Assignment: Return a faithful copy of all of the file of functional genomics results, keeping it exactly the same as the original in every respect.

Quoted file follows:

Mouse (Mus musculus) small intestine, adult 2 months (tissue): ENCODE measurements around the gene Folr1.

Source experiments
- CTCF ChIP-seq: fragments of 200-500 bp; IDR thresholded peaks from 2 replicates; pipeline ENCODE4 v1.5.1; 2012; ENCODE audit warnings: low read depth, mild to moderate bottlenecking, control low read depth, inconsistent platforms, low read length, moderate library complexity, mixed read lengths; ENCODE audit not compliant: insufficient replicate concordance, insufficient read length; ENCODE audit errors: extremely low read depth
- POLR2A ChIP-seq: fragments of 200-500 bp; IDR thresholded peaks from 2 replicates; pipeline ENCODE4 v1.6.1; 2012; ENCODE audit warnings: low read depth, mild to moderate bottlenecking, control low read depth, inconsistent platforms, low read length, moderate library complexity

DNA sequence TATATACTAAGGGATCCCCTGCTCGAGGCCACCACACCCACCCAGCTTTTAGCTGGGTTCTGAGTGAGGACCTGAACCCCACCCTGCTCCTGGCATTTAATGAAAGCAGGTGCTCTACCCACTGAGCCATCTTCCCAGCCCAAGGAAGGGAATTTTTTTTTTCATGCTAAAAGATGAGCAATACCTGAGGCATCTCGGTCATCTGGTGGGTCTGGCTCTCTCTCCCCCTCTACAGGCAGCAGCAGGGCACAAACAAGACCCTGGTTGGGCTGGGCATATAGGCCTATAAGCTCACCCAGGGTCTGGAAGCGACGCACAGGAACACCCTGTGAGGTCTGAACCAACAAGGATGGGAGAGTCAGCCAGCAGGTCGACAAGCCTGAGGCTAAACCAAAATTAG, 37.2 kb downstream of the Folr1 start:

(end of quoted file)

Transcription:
Mouse (Mus musculus) small intestine, adult 2 months (tissue): ENCODE measurements around the gene Folr1.

Source experiments
- CTCF ChIP-seq: fragments of 200-500 bp; IDR thresholded peaks from 2 replicates; pipeline ENCODE4 v1.5.1; 2012; ENCODE audit warnings: low read depth, mild to moderate bottlenecking, control low read depth, inconsistent platforms, low read length, moderate library complexity, mixed read lengths; ENCODE audit not compliant: insufficient replicate concordance, insufficient read length; ENCODE audit errors: extremely low read depth
- POLR2A ChIP-seq: fragments of 200-500 bp; IDR thresholded peaks from 2 replicates; pipeline ENCODE4 v1.6.1; 2012; ENCODE audit warnings: low read depth, mild to moderate bottlenecking, control low read depth, inconsistent platforms, low read length, moderate library complexity

DNA sequence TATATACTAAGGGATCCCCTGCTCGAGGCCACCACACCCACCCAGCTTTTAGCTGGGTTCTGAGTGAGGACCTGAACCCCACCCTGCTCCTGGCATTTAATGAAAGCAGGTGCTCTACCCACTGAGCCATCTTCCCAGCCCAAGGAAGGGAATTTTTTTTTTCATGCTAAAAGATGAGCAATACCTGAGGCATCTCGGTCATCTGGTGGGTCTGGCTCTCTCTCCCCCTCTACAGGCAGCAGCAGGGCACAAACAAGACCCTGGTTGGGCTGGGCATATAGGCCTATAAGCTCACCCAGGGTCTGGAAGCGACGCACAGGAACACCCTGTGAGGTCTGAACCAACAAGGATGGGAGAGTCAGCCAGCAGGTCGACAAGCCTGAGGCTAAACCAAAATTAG, 37.2 kb downstream of the Folr1 start: